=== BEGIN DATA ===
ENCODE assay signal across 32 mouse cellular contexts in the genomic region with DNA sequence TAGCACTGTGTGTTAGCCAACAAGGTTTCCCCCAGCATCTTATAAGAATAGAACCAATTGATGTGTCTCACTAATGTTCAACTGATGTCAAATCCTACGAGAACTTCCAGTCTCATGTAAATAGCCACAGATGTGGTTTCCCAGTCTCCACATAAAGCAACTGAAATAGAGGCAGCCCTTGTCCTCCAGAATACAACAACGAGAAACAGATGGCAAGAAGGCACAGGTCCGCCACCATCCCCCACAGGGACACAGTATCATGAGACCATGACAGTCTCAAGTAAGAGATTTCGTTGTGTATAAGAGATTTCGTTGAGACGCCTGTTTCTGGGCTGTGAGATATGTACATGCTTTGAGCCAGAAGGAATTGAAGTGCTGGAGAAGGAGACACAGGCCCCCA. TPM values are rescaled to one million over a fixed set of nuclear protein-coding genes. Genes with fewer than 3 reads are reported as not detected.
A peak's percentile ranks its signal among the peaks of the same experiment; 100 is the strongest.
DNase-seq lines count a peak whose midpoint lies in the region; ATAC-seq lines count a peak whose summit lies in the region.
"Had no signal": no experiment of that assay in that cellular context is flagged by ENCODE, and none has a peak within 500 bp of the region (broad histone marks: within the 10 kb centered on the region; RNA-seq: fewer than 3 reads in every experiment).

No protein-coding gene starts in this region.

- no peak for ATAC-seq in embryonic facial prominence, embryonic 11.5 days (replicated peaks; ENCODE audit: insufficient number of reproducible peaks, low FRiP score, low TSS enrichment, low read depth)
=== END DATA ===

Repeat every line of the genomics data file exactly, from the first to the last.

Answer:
ENCODE assay signal across 32 mouse cellular contexts in the genomic region with DNA sequence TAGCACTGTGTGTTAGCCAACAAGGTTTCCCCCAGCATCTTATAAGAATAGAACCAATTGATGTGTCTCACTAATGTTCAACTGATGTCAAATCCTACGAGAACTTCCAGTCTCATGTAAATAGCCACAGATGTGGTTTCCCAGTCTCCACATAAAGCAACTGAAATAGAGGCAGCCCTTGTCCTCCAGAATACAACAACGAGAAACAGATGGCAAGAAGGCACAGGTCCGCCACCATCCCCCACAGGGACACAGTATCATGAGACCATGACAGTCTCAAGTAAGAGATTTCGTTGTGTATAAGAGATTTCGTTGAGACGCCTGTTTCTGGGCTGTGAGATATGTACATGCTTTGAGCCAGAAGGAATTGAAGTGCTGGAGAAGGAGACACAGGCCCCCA. TPM values are rescaled to one million over a fixed set of nuclear protein-coding genes. Genes with fewer than 3 reads are reported as not detected.
A peak's percentile ranks its signal among the peaks of the same experiment; 100 is the strongest.
DNase-seq lines count a peak whose midpoint lies in the region; ATAC-seq lines count a peak whose summit lies in the region.
"Had no signal": no experiment of that assay in that cellular context is flagged by ENCODE, and none has a peak within 500 bp of the region (broad histone marks: within the 10 kb centered on the region; RNA-seq: fewer than 3 reads in every experiment).

No protein-coding gene starts in this region.

- no peak for ATAC-seq in embryonic facial prominence, embryonic 11.5 days (replicated peaks; ENCODE audit: insufficient number of reproducible peaks, low FRiP score, low TSS enrichment, low read depth)